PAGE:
Students Take on the Estuary

From left, Jameson Grant, Devyn Eames, and Milena Torres worked together to measure various aspects of water quality at Louse Point on Oct. 23 as part of the Day in the Life of the Peconic Estuary program. Christine Sampson

Students from the Springs and East Hampton School Districts got their feet wet — some in the literal sense — as citizen scientists taking part in a Day in the Life of the Peconic Estuary, an annual program that brings together hundreds of students to work collectively to create a snapshot of life in the bay.

Students worked in small groups on Oct. 23 alongside environmental educators at sites including Northwest Harbor County Park, Louse Point, and Lazy Point to record data and make observations. They stood on the shores and measured aspects of water quality such as acidity, temperature, and oxygen level, and studied sedimentation and tidal activity. Some even donned waders and pulled seines through the water to catch fish and shrimp, allowing the groups to build a biodiversity inventory.

“The entire Peconic Estuary is an estuary of national significance,” said Robert Schack, a science teacher whose East Hampton High School classes participated in the event. “It does have its water quality issues for sure, but it’s one of the most intact ones that there is. The entire study that’s going on is a sample of what’s happening right now at this moment in time, something that’s very difficult for a small number of scientists to do, but citizen science can do a lot at once.”

The event’s numerous sponsors, including the Central Pine Barrens Joint Planning and Policy Commission and the Suffolk County Water Authority, described it as “not just a mere field trip.” At the Springs School, the mission resonated with Sean Knight’s fifth-grade science classes and Robert Walker’s seventh-grade science classes.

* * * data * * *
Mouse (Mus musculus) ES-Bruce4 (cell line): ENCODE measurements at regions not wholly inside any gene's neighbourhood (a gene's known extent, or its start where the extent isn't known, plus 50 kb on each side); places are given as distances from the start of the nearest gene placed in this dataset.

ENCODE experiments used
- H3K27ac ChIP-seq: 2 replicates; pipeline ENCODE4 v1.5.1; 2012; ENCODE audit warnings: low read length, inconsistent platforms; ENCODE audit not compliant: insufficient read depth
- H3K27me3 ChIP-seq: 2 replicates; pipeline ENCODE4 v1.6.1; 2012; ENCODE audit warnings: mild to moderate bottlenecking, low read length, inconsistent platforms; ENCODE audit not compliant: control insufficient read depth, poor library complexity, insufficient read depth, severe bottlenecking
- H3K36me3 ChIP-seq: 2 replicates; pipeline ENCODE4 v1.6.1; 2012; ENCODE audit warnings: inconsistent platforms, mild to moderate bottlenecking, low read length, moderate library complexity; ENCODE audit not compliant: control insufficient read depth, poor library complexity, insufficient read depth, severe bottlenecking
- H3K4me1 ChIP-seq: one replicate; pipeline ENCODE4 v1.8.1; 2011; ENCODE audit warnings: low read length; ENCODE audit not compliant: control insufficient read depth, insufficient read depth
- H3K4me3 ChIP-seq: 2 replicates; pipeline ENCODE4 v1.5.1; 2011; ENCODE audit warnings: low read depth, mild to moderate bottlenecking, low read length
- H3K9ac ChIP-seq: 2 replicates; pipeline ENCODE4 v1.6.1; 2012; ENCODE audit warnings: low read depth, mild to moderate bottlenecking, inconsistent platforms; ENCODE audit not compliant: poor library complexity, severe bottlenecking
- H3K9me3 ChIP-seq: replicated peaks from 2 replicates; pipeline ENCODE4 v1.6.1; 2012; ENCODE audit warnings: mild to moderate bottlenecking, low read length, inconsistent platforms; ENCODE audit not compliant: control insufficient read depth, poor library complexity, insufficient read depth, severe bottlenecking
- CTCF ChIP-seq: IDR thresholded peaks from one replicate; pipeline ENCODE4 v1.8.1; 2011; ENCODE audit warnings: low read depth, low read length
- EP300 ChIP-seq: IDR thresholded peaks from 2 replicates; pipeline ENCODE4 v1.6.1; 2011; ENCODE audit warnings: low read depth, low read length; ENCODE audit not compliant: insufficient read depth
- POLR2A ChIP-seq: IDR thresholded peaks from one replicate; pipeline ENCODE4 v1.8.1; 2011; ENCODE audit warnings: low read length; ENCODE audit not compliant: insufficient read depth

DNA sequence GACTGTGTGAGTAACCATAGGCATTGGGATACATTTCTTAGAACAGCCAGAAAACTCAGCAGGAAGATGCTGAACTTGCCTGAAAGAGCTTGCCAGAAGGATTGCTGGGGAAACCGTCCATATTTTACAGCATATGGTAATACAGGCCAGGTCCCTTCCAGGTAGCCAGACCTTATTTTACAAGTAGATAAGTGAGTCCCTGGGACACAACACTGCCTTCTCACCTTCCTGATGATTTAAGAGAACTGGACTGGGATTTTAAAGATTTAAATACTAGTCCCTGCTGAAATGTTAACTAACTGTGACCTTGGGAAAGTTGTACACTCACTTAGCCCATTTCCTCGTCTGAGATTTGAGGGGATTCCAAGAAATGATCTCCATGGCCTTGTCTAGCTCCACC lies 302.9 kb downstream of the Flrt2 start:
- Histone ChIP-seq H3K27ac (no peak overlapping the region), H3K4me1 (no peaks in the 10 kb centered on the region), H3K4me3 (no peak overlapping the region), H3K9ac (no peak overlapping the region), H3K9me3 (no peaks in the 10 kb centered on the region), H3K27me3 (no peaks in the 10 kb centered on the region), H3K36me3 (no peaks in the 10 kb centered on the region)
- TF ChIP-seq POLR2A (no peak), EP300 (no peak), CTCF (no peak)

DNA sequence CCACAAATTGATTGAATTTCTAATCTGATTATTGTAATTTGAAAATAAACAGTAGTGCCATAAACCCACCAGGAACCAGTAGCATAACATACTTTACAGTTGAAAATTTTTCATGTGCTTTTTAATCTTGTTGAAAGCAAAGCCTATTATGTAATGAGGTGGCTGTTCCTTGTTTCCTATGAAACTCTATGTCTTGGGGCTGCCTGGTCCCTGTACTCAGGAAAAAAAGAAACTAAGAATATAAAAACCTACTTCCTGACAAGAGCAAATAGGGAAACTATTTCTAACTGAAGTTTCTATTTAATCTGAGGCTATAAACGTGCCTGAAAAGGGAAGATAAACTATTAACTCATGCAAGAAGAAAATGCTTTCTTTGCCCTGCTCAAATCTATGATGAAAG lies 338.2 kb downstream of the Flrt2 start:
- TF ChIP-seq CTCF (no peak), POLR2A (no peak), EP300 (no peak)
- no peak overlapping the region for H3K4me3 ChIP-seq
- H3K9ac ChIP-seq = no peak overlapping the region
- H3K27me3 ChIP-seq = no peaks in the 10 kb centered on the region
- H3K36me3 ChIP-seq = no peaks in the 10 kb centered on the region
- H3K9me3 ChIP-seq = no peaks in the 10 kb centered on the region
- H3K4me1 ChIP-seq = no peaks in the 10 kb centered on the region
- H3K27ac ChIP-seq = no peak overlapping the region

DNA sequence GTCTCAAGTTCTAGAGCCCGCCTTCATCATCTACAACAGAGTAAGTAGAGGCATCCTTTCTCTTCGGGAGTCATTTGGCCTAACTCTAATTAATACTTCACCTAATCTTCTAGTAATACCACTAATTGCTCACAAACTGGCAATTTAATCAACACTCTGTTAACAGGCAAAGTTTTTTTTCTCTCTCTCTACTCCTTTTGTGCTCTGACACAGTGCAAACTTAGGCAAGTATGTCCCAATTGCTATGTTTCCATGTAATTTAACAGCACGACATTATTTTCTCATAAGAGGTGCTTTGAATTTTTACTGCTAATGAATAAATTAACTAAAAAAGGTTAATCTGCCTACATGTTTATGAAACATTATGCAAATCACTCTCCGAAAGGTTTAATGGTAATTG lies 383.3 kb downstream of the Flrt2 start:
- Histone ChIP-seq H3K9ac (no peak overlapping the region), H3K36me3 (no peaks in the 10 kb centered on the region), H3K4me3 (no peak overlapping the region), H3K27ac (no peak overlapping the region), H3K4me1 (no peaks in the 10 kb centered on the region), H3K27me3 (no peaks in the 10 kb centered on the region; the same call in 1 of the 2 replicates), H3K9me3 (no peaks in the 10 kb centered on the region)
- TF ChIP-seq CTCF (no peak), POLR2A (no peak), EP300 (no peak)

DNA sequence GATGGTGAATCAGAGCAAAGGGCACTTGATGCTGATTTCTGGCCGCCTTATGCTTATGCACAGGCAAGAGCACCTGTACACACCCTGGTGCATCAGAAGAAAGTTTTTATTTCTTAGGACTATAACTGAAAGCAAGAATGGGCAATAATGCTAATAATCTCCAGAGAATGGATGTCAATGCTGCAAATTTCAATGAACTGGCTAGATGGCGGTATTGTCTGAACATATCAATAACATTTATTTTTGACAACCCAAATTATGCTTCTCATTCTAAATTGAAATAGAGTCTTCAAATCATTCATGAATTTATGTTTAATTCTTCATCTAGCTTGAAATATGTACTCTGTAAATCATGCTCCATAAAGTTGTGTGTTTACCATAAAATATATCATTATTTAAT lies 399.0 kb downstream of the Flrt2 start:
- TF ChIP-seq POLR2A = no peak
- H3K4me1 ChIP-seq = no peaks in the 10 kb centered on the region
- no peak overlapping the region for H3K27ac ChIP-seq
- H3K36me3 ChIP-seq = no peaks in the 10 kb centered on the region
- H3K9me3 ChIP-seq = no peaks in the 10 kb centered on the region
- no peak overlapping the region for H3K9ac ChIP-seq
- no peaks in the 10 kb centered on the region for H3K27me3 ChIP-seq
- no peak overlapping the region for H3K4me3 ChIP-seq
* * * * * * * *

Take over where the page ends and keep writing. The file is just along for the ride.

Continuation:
“We got to dig our hands through the mushy sand and water and try to find life, like fishes, clams, and shrimp,” said Alma Chacon, a fifth-grade student. “It was so much fun.”

“It was different because it was more than just the teacher and you,” said a classmate, Jameson Grant. “It was a group project. We all had to work together. . . . “

It was the second year that Mr. Knight’s students participated in the program. “When they go out there, they realize they are doing it for a purpose,” he said.

In the weeks leading up to the day in the bay, the teachers taught their students how to use some of the instruments involved in collecting information. Some teachers, like Mr. Knight and Mr. Schack, have aquariums in their classrooms that could be used by students to practice their measuring skills. The project had those fifth graders throwing around science phrases like “pH balance” and “dissolved oxygen,” which affects the water’s acidity, tand “range of tolerance,” meaning the various conditions under which organisms can thrive or merely survive.

Mr. Schack said the project gave his classes a deeper appreciation for the local environment and, specifically, perspective on Northwest Harbor, a place the kids have most likely been to for swimming or recreation.

“It’s beautiful, and they’ve played here, most of them, but they don’t know about the creatures who live here,” he said. “It’s the baseline for the rest of the year. So now, instead of studying the chemicals and it being this nebulous, foreign concept, we start out with the ecosystem. We’ve measured these things, so we can explain how these things actually have an effect.”

In the weeks leading up to the East End students’ day on the Peconic Bay, students from UpIsland school districts were busy doing the same activities at places along the Carmans River, Connetquot River, and Nissequogue River. All of the students’ measurements can be seen on a web page hosted by Brookhaven National Laboratory,

“If you think your way through and apply good science, which is what this is, we can fix these problems,” Mr. Schack said. The broader spectrum is that if there is a problem here . . . we know how to fix it, address it, and preserve the biodiversity as well.”

Emily Kennedy, a fifth-grade Springs student, expressed a similar sentiment. “I feel like I can go home and do my own experiments,” she said. “My favorite part was that it was a hands-on project. It let us know what we have to do to change the environment in a good way.


Students picked fish and shrimp from a net at Northwest Harbor, measuring them before returning them to the water. Christine Sampson